How to implement Hotjar polls on a single page application in an efficient manner | Articles

What is Hotjar?

Before deep-diving into configuring polls on a single page application, let’s start with a quick overview of the tool itself. In short, Hotjar is a tool that allows you to understand the behaviour of the users on your website and spot what might be blocking them. The tool provides two main reports:

  • The first analytics reports shares insights on the online behaviour of your users. In those reports, you can find for example heatmaps that provide real-time analytics on how users navigate your website and make you understand which are the best or less performing contents. Another feature that can be highlighted is the video recordings that can be consulted.
  • Secondary, you have the feedback reports allowing you to analyze collected feedback from your users to turn them into customers, in other words, the “voice of the users”. The poll is one of the features within the feedback reports subsection of Hotjar. 

Hotjars interface 1

Business Case

By displaying polls on different pages of your website, you can ask specific questions to users and collect their various answers. Polls are useful for gathering the opinions of users which in turn, are a useful resource to help improve your business.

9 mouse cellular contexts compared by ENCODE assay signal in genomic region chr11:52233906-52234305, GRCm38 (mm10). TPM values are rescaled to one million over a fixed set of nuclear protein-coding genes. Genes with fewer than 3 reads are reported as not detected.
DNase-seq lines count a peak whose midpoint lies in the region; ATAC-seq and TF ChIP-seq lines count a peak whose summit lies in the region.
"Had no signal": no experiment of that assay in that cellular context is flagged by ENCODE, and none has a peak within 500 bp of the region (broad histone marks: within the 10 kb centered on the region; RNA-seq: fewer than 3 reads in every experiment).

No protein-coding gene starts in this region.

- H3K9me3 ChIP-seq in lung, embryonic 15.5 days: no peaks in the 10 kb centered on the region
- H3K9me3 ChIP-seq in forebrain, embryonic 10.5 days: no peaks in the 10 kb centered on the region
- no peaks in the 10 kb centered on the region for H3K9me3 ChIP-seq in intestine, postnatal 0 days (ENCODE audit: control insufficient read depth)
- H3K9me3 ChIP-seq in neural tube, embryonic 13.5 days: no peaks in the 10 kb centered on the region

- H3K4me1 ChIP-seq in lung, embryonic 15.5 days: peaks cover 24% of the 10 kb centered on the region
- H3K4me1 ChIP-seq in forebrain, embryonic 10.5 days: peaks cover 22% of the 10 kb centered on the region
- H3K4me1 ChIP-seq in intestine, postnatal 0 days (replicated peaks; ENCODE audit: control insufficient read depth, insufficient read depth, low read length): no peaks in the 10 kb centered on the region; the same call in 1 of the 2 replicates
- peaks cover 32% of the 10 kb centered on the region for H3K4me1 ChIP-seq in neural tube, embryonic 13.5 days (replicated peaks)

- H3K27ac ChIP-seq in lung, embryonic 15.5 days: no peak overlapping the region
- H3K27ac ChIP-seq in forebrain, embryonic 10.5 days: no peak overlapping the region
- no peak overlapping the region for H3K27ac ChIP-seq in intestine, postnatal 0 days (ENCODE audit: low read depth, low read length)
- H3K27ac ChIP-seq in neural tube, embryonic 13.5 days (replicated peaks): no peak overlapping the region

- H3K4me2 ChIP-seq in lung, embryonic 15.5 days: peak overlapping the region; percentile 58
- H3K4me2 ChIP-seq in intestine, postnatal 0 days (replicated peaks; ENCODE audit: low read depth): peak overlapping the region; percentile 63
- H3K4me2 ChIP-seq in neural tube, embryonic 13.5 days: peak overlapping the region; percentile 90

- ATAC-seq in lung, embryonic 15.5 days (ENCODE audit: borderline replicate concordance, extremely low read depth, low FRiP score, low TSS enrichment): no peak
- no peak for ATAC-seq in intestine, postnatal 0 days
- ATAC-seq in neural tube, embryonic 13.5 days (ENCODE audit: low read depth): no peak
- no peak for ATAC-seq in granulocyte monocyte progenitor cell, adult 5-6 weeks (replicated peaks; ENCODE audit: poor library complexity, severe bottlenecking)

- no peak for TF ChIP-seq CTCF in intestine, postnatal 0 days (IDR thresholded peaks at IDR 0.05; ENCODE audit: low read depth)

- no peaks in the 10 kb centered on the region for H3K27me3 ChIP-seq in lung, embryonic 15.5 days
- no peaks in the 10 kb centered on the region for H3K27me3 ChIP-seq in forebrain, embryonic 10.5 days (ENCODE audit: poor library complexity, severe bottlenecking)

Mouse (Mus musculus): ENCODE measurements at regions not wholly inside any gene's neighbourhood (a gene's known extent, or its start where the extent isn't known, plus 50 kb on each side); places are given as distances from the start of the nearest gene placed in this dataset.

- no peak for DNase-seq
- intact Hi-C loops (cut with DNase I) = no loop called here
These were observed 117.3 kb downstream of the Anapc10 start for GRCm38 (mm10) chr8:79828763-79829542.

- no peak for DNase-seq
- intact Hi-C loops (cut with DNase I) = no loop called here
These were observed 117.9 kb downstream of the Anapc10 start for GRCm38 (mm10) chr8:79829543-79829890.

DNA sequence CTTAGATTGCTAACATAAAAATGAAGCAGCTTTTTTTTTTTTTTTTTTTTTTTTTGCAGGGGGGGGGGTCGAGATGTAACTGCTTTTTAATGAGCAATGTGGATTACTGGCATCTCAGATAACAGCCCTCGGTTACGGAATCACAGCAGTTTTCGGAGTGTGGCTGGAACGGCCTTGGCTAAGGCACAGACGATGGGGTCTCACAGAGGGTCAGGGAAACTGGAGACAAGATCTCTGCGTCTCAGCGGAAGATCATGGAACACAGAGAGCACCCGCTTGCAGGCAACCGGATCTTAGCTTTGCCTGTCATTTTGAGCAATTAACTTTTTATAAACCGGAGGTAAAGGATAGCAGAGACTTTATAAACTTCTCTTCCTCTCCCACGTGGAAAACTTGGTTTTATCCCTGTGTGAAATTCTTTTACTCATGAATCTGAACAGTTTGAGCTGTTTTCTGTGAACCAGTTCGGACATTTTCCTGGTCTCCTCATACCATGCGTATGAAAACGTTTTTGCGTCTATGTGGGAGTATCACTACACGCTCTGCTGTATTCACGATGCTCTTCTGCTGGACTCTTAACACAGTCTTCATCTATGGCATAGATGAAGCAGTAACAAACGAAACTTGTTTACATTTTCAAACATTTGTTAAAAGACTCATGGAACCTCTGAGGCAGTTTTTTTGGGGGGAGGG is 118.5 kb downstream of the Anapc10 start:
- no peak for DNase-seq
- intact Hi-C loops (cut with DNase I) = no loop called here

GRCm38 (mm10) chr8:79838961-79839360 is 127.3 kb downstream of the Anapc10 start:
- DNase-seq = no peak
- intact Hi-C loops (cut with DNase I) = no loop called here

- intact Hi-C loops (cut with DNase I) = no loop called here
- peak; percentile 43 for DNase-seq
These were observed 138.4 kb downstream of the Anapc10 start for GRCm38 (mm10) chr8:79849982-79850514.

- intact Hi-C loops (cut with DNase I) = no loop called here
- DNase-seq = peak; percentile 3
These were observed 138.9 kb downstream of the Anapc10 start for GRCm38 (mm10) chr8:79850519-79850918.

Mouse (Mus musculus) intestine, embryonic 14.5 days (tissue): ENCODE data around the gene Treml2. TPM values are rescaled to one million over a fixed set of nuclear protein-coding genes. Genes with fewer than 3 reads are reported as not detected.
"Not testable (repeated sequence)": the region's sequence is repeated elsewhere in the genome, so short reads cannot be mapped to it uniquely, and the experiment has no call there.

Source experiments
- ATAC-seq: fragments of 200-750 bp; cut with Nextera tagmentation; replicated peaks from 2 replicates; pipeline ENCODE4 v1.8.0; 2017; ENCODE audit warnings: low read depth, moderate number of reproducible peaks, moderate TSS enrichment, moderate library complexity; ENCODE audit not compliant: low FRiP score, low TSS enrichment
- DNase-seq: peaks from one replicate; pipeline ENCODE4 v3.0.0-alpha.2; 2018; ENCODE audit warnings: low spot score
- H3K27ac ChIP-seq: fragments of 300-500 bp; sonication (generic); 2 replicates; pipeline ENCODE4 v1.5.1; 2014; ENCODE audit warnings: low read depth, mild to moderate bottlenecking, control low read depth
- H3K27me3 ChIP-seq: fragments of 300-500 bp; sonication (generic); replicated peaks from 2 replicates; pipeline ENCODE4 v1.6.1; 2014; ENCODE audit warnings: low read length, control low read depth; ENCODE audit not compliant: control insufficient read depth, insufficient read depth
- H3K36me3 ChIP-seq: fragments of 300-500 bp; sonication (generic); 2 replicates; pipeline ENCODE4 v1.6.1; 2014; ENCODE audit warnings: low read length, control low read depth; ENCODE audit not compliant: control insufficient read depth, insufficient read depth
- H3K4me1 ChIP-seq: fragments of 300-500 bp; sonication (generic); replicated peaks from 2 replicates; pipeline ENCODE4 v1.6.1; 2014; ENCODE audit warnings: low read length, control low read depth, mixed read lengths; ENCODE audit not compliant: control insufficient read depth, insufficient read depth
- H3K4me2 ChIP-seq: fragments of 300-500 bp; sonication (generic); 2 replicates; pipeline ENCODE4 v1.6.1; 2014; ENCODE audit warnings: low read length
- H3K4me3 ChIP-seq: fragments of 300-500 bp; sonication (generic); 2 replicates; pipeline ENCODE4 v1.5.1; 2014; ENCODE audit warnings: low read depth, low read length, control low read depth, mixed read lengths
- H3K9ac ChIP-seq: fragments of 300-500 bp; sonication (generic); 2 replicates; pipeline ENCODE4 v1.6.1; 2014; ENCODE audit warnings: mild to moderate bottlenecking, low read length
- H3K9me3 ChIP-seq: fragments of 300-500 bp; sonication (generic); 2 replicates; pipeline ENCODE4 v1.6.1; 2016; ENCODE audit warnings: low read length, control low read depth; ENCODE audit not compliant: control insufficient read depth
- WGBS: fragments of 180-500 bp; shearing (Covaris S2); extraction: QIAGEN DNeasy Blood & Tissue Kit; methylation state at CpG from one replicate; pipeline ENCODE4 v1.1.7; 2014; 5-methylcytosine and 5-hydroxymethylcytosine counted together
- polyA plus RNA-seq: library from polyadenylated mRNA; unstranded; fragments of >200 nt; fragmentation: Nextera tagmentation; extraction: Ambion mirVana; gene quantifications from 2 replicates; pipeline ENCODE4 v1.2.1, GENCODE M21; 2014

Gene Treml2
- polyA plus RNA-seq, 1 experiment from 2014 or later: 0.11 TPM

In order to better explain how to display specific polls at every step of a single page app funnel, let’s take an example.  Imagine an insurance company that would like to implement a poll in a 10-steps funnel that leads to a home insurance offer. The idea is that the poll questions change depending on the step of the funnel and of course the language of user, in this case, French and Dutch. 

The classical implementation

In a classical implementation, you would trigger the poll questions by using the URL of each step of the funnel. However, given that this funnel is a single application webpage, the URL does not change when the users navigate from step to step. As such, a workaround needs to be configured to trigger the different polls: the JavaScript trigger. When the tag containing the Hotjar piece of code with the specific JavaScript trigger is fired, it will fire the poll that is associated with this specific JavaScript trigger.

Link between the tag in Google Tag Manager and the poll in Hotjar 2

A secondary dimension that multiplies the workload quickly is the number of tags and triggers that need to be configured. In this example, there are 10 funnel steps and 2 languages which means 20 tags and 20 triggers are required. If you would then want to expand your implementation to other products (let’s say n products with also 10 steps), n (products) x 10 (steps) x 2 (languages), the implementation becomes massive rather quickly. 

The classical implementation leads to a massive implementation 3


How to reduce implementation and maintenance costs?

To mitigate this drawback, the following is recommended : By implementing conditions within your custom HTML tag. These conditions indicate which JavaScript trigger to fire based on the step, in this example, we used the virtual URL. This guarantees that the correct poll is displayed to the user. 

Use conditions in your tag to get a compact implementation 4


This configuration set-up downsizes the number of tags and triggers from 20 to only one.  As a result, you can drastically decrease both your implementation and maintenance costs. 

Efficient implementation to reduce the maintenance 5

publication auteur Victoire Vincent
Victoire Vincent

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